Carlo Ancelotti: Known as the Italian Ferguson, Ancelotti has proved his European pedigree by winning the Champions League twice, in 2003 and 2007, on both occasions with AC Milan. He has also shown much-respected signs of commitment, having been with the Italian club since 2001. That loyalty could prove a problem – after all, Chelsea failed to lure him to Stamford Bridge last year. But it is expected that United would stand a better chance should they want him.

Carlos Queiroz: Ferguson, who will have a key role to play in tipping the balance, has previously endorsed his former assistant's credentials for the role, and his five years spent at the club will surely have stood him in good stead. His time at Portugal has done his case no favours, however, and he only lasted ten months at Real Madrid. The United board might well consider him more suited to the number two role.

Fabio Capello: Capello's current contract as England manager runs for two-and-a-half years, so it would expire at just the right time, if Darren Ferguson is right. The Italian has managed at AC Milan, Roma, Juventus and Real Madrid, and won the Champions League. However, one expects that the Football Association would be loath to let him leave, and with an annual pay in the region of £6m, the financial incentive with England would surely be greater. Not to mention the chance of sporting immortality in this country that success would bring.

Mark Hughes: Hughes has had both international and club success with Wales and Blackburn, and was even considered for the Chelsea role when Mourinho was dismissed. The former United midfielder's dealings on the transfer market are highly regarded, although his time at Manchester City has been less than perfect. Spats with high profile names such as Robinho could count against him, while crossing the city divide into the red part of town could prove too much. However, he would not be in it for the short term, and he certainly has something to prove.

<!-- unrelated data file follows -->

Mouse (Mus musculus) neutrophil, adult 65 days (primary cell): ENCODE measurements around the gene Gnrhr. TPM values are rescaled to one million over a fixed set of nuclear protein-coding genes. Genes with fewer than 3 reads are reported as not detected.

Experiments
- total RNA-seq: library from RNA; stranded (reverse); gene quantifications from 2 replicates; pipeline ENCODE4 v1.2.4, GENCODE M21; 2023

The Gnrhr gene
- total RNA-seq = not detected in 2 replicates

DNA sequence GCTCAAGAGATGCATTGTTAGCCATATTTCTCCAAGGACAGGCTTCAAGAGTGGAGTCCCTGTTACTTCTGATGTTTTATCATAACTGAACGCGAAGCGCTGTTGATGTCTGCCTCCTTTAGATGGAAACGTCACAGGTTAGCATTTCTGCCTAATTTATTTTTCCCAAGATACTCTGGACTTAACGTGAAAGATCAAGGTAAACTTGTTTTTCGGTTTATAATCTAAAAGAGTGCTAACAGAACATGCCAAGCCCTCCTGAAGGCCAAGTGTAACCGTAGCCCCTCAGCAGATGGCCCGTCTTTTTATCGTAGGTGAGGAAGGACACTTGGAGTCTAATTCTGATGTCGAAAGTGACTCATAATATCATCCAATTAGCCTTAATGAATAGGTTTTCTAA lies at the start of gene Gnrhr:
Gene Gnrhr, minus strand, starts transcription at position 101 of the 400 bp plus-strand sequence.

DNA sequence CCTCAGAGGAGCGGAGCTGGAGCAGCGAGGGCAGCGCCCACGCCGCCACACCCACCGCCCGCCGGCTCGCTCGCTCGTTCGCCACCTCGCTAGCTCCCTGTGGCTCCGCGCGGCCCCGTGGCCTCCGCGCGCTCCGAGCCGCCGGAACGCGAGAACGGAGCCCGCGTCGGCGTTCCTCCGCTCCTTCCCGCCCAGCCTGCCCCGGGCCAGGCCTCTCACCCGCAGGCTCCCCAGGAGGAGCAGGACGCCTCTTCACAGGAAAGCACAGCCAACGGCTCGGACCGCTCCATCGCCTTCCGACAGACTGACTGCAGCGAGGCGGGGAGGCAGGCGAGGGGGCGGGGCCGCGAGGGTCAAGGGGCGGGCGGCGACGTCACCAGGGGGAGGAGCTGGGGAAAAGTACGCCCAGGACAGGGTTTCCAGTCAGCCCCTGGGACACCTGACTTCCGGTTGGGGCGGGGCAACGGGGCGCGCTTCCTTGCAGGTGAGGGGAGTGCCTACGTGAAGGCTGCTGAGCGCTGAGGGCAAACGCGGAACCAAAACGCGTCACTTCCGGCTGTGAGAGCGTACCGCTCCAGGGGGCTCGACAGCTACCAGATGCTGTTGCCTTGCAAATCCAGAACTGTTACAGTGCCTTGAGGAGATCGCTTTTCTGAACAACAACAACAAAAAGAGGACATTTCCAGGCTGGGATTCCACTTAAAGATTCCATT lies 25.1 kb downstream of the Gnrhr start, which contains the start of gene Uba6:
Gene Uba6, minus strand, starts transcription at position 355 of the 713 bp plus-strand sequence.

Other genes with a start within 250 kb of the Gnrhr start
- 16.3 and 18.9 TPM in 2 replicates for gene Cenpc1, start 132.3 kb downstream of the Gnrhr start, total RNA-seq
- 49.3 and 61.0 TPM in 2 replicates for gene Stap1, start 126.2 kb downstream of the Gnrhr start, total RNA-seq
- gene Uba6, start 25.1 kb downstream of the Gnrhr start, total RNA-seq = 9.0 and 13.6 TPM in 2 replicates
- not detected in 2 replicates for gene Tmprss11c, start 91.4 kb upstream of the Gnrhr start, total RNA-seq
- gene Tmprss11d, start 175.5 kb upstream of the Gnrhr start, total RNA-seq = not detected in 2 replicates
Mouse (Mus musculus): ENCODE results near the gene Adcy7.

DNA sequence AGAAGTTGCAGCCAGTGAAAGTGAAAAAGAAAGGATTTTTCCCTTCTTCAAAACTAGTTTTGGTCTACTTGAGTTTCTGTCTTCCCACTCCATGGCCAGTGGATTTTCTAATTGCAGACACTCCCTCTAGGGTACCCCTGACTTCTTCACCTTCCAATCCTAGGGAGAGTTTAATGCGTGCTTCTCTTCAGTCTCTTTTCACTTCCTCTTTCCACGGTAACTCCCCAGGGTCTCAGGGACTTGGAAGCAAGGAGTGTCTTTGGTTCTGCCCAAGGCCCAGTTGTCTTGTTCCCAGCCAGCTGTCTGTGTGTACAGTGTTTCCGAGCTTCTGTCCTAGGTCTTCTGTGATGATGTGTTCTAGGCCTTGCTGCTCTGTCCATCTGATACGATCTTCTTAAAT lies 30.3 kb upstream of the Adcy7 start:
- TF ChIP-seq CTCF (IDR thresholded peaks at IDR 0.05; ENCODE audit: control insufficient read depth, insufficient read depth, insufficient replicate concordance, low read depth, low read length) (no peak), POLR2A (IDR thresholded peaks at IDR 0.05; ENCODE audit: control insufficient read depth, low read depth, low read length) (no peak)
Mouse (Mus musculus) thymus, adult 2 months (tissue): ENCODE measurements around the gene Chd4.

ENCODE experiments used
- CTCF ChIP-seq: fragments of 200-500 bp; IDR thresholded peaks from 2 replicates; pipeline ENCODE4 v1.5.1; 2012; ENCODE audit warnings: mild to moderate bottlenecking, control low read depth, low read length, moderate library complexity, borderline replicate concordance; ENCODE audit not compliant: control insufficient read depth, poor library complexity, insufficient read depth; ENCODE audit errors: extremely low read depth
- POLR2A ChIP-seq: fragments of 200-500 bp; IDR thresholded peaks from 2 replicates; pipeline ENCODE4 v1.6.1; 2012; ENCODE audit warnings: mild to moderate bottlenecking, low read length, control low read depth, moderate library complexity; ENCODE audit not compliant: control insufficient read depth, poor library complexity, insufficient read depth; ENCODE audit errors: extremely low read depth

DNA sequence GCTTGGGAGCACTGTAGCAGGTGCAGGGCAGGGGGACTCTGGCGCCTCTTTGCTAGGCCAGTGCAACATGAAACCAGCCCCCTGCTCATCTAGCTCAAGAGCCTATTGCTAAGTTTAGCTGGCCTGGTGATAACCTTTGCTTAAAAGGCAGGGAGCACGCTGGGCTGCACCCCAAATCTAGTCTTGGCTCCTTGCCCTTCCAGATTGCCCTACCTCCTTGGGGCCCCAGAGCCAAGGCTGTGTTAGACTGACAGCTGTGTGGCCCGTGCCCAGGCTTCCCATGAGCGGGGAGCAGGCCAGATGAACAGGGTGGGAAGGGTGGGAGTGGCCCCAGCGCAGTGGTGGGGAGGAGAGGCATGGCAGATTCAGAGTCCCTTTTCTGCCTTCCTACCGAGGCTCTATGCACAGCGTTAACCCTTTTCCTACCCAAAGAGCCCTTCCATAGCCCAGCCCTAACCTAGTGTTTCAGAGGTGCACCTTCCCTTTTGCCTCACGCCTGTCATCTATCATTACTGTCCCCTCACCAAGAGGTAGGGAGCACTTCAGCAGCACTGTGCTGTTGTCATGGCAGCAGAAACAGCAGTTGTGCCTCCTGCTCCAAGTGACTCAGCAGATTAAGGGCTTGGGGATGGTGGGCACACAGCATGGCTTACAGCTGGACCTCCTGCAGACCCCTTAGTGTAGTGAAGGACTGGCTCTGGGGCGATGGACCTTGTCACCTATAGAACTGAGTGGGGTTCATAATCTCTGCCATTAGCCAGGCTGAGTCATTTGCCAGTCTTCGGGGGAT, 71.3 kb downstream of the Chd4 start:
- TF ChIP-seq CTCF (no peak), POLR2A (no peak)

Marcello Lippi: Lippi has the ability and experience required to take over the Old Trafford hot seat. Manager of the Italian national side at present, he has helmed Juventus and Inter Milan. As well as winning the World Cup with Italy in 2006, Lippi has shown club credentials by securing the Champions League. What's more, he is great friends with Ferguson. However, his faulty command of the English language could prove a sticking point, as has the fact that he has never been tested outside of Italy.

Steve Bruce: The Wigan manager is an unlikely choice, despite being highly regarded at Old Trafford for his time spent there as a player and captain. However, he deserves consideration. As far as natural successors go, Bruce would probably be first in line, and he has also served a proper apprenticeship. He is good with the media, and obviously has a keen eye on the transfer market, having brought in the unknown Egyptian Amr Zaki. Whether his time with Birmingham City and Wigan have prepared him for the top job are another matter.

Roy Keane: Once described by Ferguson as his chosen successor, the former United captain would command serious respect in the Manchester United dressing room – but for how long? Keane may have brought Sunderland to the Premier League, but he lacks the experience required at this level, and the manner of his departure from Sunderland would raise questions as to his temperament and dedication to the role. His acrimonious departure from Old Trafford, meanwhile, still rankles.


Source: Telegraph